Editor’s note – The following is a speech, in part, given by Niels Leth Nielsen, Daka SARVAL A/S, at the European Fat Processors and Renderers Association 16th Annual Congress in early June in Messinia, Greece.
This year is not much different from previous years for European renderers although we are facing more challenges than in recent memory. Changes to regulation, mainly affecting specified risk material, has meant modifications to categories of raw materials and created huge market problems.
The European market is overloaded with category 3 mixed-species processed animal proteins (PAPs), which is harming category 2 products in the fertilizer market. The only outlet for mixed PAP in the European Union (EU), the pet food market, cannot absorb these extra quantities. The consequences are that prices for these products have dropped dramatically, stocks are being built up, and some renderers may have to incinerate these PAPs or category 2 meat and bone meal.
The easy way out of this problem is for the European Commission (EC) to lift the ban on export of ruminant PAP to third countries (outside the EU). The European Fat Processors and Renderers Association (EFPRA) has been very proactive this year trying to not only get this export ban lifted, but also to have better market access for European rendered products.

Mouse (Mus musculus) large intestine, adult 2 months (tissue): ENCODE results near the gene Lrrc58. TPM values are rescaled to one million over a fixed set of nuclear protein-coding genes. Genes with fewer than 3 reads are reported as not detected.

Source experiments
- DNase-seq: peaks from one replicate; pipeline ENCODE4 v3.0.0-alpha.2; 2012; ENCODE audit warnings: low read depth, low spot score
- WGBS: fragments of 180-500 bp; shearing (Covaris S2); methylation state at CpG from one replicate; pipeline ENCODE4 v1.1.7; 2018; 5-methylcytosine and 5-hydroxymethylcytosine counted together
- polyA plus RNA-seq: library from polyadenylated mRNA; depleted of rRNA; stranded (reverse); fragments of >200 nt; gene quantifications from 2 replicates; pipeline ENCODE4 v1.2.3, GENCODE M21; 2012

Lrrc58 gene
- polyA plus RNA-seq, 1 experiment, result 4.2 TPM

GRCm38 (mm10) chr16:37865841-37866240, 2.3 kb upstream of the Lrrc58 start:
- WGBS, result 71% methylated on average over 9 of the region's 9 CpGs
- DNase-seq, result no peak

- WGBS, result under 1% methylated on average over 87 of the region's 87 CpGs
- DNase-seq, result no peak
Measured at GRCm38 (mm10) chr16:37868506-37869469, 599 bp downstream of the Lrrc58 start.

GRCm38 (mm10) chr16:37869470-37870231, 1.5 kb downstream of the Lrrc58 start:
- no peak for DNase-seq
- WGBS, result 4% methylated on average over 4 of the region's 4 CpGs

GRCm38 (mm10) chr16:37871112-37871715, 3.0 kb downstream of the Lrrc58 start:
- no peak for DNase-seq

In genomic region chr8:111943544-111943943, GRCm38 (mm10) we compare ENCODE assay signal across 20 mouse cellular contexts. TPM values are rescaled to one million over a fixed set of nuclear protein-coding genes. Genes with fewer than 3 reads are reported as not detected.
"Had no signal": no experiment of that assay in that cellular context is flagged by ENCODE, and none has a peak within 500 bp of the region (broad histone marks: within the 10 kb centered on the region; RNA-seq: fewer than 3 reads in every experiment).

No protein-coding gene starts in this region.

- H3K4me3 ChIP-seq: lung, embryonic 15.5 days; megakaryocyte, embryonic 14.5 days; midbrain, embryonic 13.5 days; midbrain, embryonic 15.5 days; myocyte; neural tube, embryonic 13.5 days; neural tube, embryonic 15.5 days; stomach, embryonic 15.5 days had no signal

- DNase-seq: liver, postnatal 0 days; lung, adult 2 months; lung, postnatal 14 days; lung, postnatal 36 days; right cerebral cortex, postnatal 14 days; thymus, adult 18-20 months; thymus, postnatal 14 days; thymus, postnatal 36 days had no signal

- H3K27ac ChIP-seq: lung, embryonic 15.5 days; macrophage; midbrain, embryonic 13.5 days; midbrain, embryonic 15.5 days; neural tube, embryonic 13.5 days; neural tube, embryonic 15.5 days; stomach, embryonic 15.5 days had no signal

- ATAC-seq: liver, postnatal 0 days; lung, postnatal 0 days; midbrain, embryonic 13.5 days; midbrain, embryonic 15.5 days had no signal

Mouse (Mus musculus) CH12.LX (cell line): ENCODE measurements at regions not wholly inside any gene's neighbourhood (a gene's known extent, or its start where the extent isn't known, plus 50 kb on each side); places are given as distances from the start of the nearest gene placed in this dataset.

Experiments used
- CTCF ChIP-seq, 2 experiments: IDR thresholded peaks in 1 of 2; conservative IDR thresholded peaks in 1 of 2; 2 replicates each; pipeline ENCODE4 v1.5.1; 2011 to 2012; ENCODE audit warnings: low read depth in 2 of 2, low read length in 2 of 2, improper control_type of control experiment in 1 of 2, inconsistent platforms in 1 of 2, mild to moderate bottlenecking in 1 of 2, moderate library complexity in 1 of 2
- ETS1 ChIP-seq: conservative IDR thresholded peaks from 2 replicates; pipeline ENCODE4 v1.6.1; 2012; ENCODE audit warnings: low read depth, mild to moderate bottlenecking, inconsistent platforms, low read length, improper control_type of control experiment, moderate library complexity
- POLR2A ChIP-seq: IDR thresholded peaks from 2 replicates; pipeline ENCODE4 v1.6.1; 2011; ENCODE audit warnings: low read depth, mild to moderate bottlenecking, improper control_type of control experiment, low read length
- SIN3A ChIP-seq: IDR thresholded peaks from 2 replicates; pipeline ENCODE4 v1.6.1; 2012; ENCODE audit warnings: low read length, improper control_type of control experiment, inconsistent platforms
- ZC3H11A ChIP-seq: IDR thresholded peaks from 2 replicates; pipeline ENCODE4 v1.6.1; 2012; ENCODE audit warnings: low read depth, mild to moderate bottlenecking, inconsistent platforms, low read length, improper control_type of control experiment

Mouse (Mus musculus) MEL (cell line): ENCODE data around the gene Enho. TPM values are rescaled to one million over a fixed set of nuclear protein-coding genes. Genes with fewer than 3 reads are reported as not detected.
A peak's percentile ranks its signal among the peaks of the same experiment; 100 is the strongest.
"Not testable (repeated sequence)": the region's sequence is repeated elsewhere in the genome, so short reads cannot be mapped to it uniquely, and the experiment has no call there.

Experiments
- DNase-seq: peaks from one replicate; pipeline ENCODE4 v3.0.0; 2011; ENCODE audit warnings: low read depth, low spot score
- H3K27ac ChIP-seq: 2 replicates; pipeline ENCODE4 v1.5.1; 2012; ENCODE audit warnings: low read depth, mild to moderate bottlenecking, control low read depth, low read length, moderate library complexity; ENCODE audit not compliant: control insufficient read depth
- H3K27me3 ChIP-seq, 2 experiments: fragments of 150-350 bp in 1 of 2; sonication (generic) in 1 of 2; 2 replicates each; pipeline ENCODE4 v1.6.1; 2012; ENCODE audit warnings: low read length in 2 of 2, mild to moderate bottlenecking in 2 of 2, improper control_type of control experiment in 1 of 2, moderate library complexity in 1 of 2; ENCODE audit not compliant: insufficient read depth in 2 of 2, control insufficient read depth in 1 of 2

EFPRA staff held a meeting late last year with Ladislav Miko, deputy director general of the EC Health and Food Safety, known as DG Santé. A meeting was later held with Eric Thevenard, who is responsible for transmissible spongiform encephalopathy legislation at the EC.
In the meeting with Miko, EFPRA presented its main targets for 2016 as:
• the export of ruminant PAP;
• finalizing species test;
• feeding ruminant PAP to non-ruminant; and
• method 1 processing for ruminant PAP only.
The European rendering industry meets all the mega trends the world is facing for the time being: optimal use of resources, which is in line with the circular economy; highly sustainable, much better than soy, palm, and rapeseed; and a very low carbon footprint.
EU renderers agree with the argument that we must avoid another epidemic of bovine spongiform encephalopathy (BSE), but our systems are the safest and most secure around the world. BSE is a disease of the past yet at the end of the day, who is paying the ultimate price for poor market access of rendered products? It is the farmers in Europe, who currently have a very poor economy, no matter which kind of farmer, but mainly dairy and pig. So relaxation of the feed ban and the ban on PAP exports is crucial to improve not only the rendering economy but the economy of the whole agricultural chain.
There were 2,166 cases of BSE in the EU in 2001. Compare that to 7 in 2013 and 11 in 2014, of which 3 were feed-borne classical BSE. EFPRA must continue to fight hard to fulfill its main targets, especially opening up export markets for ruminant PAP. Ruminant PAP is already used in third countries, either from their own production or imported from the United States, Canada, Australia, New Zealand, or other non-EU countries. The EU also imports meat, fish, and shrimp from Southeast Asia that most likely have been fed with ruminant PAP. As animal proteins fed PAPs are already on our plates, the EC has to accept that third countries can control BSE themselves.